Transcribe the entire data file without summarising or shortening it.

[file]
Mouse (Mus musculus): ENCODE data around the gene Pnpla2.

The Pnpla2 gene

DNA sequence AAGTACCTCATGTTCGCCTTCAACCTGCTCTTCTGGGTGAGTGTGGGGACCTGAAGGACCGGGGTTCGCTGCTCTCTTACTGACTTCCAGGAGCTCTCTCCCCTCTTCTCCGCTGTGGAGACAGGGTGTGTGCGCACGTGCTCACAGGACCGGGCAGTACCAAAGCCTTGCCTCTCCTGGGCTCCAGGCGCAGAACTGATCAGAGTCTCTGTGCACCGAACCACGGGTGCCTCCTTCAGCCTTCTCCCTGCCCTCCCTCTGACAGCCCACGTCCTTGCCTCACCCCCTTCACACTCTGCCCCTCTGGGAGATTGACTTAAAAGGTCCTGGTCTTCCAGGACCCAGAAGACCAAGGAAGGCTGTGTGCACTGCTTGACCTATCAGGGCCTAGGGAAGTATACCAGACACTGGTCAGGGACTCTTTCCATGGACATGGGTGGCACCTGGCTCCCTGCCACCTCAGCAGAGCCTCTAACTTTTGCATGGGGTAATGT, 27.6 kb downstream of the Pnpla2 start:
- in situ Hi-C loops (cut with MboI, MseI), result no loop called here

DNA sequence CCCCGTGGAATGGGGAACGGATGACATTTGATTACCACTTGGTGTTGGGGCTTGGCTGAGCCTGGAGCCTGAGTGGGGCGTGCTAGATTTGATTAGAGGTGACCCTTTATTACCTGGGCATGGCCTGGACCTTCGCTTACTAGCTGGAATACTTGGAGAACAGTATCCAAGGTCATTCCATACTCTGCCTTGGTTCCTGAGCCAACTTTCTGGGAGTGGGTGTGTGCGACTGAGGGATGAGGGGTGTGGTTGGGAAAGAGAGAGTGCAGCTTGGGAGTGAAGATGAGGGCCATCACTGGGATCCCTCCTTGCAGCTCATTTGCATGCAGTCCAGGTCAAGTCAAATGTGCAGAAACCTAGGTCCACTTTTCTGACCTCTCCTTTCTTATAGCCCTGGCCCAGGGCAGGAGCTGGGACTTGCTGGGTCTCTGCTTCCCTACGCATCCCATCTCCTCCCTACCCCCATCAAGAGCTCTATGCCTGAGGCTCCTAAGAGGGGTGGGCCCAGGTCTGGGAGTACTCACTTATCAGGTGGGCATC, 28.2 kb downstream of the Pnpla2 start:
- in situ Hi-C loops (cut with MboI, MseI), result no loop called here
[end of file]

Mouse (Mus musculus): ENCODE data around the gene Pnpla2.

The Pnpla2 gene

DNA sequence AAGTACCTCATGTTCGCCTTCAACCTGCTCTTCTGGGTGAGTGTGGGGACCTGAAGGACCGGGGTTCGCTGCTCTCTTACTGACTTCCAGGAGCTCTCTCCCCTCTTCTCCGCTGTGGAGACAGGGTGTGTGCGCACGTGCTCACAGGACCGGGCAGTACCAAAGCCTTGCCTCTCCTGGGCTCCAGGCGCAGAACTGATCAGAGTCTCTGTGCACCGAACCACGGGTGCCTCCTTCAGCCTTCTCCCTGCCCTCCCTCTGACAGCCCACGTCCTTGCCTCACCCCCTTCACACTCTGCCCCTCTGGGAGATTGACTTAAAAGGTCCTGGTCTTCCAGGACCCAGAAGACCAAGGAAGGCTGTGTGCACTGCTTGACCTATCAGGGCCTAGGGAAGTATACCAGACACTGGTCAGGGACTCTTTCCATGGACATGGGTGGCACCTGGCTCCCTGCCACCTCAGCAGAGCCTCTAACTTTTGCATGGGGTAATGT, 27.6 kb downstream of the Pnpla2 start:
- in situ Hi-C loops (cut with MboI, MseI), result no loop called here

DNA sequence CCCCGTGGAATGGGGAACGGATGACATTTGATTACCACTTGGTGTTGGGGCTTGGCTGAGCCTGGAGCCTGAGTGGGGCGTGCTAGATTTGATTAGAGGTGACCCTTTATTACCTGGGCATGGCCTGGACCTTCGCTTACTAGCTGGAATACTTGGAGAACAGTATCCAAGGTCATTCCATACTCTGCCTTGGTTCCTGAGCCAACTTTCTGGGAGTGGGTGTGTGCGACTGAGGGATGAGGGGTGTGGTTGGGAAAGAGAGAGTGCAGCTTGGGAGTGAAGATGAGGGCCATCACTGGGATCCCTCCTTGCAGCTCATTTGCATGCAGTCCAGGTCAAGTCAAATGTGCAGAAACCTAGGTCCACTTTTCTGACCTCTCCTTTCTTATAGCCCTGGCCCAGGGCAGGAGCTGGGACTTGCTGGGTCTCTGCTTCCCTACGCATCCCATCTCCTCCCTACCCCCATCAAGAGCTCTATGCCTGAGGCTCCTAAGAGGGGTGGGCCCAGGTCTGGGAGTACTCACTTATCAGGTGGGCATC, 28.2 kb downstream of the Pnpla2 start:
- in situ Hi-C loops (cut with MboI, MseI), result no loop called here